2

I set up Mapnik to custom-render a GeoTiff file. python and xml files to do so were taken from a github mapnik example, and the successful image output is a rainbow-esque .png from the original .tif. Excellent.

All works fine, but now the question is: how can I configure Mapnik (either the python, xml or otherwise) to consider multiple .tif files when rendering images? These won't be overlapping tifs that contain different sets of information, but rather geographically-adjacent tifs that contain the same type of information. Together, they will cover a larger geographical area.

For larger context: my goal is to download all SRTM files (there are 1000s) and store them in a single directory. Using mod_tile, Mapnik, and whatever other bits of software I need, I want to be able to generate tile images of the SRTM data for consumption by a map in a browser (e.g. Leaflet, Google Map). mod_tile will be used for caching, but I will need to use Mapnik to generate images on the fly according to certain user preferences (e.g. user may be able to specify their own color bands for the elevation data).

How do I best make Mapnik consider multiple side-by-side GeoTiffs, when generating tiles? Is that even possible? do I have to create a single (massive) GeoTiff by stitching all of the SRTM files together? GDAL virtual format?

I may be looking at the problem the wrong way, as I am new to Mapnik and creating tiles - please let me know if I am.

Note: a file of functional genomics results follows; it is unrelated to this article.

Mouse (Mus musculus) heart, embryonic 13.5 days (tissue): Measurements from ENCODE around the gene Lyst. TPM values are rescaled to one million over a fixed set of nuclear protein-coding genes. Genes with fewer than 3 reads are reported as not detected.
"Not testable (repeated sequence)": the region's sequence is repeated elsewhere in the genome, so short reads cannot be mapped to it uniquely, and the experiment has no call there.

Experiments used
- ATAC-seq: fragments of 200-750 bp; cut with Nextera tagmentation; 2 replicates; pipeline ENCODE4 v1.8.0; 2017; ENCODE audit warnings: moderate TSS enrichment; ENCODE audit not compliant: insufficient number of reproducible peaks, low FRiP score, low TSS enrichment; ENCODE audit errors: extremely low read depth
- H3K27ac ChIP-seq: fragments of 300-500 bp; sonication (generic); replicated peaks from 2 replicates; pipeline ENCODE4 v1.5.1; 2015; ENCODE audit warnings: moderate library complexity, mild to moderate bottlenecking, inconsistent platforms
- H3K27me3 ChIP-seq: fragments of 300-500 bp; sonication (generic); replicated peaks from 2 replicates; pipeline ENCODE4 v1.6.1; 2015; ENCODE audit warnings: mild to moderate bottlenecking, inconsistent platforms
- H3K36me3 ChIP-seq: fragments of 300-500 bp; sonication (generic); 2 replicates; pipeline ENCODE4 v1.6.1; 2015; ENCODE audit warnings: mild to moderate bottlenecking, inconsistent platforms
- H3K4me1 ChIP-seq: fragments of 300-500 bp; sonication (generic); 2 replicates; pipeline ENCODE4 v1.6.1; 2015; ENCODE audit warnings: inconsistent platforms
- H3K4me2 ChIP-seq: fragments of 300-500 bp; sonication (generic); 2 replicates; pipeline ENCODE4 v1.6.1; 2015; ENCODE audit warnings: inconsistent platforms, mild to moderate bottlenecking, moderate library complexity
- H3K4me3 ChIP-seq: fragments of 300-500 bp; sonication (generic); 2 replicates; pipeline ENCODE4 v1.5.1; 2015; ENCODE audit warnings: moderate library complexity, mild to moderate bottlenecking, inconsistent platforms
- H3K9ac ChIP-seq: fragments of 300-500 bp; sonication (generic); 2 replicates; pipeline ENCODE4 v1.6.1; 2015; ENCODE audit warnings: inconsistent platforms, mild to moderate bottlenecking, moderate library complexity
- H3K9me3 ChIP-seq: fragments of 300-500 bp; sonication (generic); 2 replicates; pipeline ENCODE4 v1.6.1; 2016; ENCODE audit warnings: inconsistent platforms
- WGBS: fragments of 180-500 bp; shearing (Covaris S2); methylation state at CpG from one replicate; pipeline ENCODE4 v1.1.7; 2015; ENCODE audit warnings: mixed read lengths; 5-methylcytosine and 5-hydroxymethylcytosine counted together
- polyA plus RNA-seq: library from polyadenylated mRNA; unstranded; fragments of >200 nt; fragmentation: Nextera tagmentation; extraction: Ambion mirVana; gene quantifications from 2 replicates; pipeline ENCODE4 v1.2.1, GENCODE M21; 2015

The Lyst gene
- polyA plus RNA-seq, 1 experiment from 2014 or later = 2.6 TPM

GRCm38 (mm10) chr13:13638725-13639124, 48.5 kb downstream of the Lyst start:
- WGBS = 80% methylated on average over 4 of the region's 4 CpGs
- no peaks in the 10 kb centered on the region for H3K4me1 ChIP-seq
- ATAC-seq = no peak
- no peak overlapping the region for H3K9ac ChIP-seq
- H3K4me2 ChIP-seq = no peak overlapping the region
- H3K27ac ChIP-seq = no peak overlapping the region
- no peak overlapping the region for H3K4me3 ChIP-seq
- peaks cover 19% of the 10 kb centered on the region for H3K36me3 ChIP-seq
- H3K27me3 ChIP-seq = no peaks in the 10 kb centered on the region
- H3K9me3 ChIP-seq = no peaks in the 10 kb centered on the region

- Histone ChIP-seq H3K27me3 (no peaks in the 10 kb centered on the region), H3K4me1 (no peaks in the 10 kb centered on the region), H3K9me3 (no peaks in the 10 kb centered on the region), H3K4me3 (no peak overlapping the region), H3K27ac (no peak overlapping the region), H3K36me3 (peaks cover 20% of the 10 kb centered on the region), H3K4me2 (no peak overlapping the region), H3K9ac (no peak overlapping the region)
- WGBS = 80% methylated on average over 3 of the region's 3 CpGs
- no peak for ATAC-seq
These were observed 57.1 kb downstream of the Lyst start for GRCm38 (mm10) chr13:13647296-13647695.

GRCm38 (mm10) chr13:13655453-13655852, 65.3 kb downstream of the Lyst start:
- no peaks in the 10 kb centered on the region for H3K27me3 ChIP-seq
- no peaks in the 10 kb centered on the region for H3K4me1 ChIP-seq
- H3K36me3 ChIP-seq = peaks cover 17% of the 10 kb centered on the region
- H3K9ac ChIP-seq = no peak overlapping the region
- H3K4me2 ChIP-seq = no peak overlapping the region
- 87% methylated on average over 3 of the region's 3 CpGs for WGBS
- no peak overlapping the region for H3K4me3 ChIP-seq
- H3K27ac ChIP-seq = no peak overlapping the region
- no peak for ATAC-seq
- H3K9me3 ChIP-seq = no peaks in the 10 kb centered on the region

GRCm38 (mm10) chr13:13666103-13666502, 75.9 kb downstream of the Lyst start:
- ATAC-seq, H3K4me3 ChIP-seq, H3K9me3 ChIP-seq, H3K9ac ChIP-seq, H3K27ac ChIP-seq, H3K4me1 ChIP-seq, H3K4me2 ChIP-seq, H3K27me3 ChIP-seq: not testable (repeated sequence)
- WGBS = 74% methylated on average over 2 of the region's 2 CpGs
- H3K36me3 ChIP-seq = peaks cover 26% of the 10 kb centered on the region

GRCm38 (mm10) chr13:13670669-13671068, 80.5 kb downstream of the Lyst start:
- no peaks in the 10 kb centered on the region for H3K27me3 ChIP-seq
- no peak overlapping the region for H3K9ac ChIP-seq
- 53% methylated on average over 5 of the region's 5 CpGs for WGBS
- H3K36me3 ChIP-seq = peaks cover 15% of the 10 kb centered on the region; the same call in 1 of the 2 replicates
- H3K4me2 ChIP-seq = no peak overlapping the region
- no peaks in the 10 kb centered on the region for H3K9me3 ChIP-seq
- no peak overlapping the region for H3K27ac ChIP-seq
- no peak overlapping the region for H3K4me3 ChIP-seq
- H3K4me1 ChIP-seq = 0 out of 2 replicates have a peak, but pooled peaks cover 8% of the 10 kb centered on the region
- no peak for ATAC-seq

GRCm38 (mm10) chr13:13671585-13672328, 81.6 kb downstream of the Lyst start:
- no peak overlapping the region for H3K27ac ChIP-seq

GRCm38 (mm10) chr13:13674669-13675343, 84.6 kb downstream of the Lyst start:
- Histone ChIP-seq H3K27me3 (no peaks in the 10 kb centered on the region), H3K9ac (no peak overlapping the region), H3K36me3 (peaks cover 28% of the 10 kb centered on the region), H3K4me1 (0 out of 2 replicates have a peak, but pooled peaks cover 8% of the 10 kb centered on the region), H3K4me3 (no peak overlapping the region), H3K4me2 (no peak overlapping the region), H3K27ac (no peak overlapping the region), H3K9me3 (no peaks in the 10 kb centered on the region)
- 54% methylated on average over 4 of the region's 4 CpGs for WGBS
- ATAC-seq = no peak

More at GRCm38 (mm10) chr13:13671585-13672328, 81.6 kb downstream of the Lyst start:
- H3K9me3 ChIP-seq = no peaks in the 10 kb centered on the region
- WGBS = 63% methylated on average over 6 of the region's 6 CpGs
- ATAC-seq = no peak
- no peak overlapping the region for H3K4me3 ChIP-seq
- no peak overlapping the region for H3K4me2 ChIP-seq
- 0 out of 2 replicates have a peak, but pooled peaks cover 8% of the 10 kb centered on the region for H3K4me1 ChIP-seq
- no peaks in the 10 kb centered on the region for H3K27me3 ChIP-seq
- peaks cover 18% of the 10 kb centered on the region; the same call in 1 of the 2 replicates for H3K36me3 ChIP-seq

Here is the python code:

import mapnik
mapxmlfile = 'raster_colorizer_small.xml'
outputfile = 'raster_colorizer_test.png'
m = mapnik.Map(800, 600)
mapnik.load_map(m, mapxmlfile)
m.zoom_all()
mapnik.render_to_file(m, outputfile)

And here is the raster_colorizer_small.xml file:

<Map background-color="white" srs="+init=epsg:32630">
  <Style name="DISCRETE RAINBOW">
    <Rule>
      <RasterSymbolizer>
        <RasterColorizer default-mode="discrete" default-color="white" >
            <stop color="red"    value = "0"  />
            <stop color="orange" value = "5"  />
            <stop color="yellow" value = "10" />
            <stop color="green"  value = "15" />
            <stop color="blue"   value = "20" />
            <stop color="indigo" value = "25" />
        </RasterColorizer>
      </RasterSymbolizer>
    </Rule>
  </Style>
  <Layer name="dataraster" srs="+init=epsg:32630">
      <StyleName>DISCRETE RAINBOW</StyleName>
      <Datasource>
          <Parameter name="file">../data/dataraster.tif</Parameter>
          <Parameter name="type">gdal</Parameter>
          <Parameter name="band">1</Parameter>
      </Datasource>
  </Layer>
</Map>
1

This sounds like a perfectly reasonable thing to do with mapnik. You have (at least) two options to do that.

The first and simplest option is to do something along the lines of (pseudo code):

create a mapnik map
create a style (potentially based on user input) # you can also create a style per layer
append the style to the map
for each file
    create a datasource (with the Gdal plugin in your case probably)
    create a layer
    attach the datasource to the layer
    append your style to the layer styles
    append the layer to the map
set the geographic extent of the map
render the map

You can have a look there: https://github.com/mapnik/mapnik/wiki/GettingStartedInPython and there: http://mapnik.org/docs/v2.0.2/api/python/mapnik._mapnik-module.html

The other option is to build your mapnik xml on the fly, load the map with the xml and then render the map. You can find the mapnik xml reference there: https://github.com/mapnik/mapnik/wiki/XMLConfigReference

Your Answer

By clicking “Post Your Answer”, you agree to our terms of service, privacy policy and cookie policy

Not the answer you're looking for? Browse other questions tagged or ask your own question.